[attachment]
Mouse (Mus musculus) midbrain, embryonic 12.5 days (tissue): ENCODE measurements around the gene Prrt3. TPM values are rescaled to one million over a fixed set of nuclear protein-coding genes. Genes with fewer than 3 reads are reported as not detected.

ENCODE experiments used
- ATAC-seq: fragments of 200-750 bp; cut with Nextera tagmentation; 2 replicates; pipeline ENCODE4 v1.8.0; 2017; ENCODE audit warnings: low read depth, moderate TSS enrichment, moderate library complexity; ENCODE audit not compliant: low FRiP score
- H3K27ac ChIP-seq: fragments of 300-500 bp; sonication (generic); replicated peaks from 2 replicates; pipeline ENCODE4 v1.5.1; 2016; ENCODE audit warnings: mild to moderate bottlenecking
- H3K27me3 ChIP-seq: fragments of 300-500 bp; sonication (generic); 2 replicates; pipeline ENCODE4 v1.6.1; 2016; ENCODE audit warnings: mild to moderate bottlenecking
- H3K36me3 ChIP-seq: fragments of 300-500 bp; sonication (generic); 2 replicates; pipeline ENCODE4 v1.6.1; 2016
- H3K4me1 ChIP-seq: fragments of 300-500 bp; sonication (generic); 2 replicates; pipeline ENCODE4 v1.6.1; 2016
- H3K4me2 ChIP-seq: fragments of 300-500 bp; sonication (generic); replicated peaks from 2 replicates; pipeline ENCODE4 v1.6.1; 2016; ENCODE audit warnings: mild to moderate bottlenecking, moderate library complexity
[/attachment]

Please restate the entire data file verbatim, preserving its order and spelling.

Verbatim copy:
Mouse (Mus musculus) midbrain, embryonic 12.5 days (tissue): ENCODE measurements around the gene Prrt3. TPM values are rescaled to one million over a fixed set of nuclear protein-coding genes. Genes with fewer than 3 reads are reported as not detected.

ENCODE experiments used
- ATAC-seq: fragments of 200-750 bp; cut with Nextera tagmentation; 2 replicates; pipeline ENCODE4 v1.8.0; 2017; ENCODE audit warnings: low read depth, moderate TSS enrichment, moderate library complexity; ENCODE audit not compliant: low FRiP score
- H3K27ac ChIP-seq: fragments of 300-500 bp; sonication (generic); replicated peaks from 2 replicates; pipeline ENCODE4 v1.5.1; 2016; ENCODE audit warnings: mild to moderate bottlenecking
- H3K27me3 ChIP-seq: fragments of 300-500 bp; sonication (generic); 2 replicates; pipeline ENCODE4 v1.6.1; 2016; ENCODE audit warnings: mild to moderate bottlenecking
- H3K36me3 ChIP-seq: fragments of 300-500 bp; sonication (generic); 2 replicates; pipeline ENCODE4 v1.6.1; 2016
- H3K4me1 ChIP-seq: fragments of 300-500 bp; sonication (generic); 2 replicates; pipeline ENCODE4 v1.6.1; 2016
- H3K4me2 ChIP-seq: fragments of 300-500 bp; sonication (generic); replicated peaks from 2 replicates; pipeline ENCODE4 v1.6.1; 2016; ENCODE audit warnings: mild to moderate bottlenecking, moderate library complexity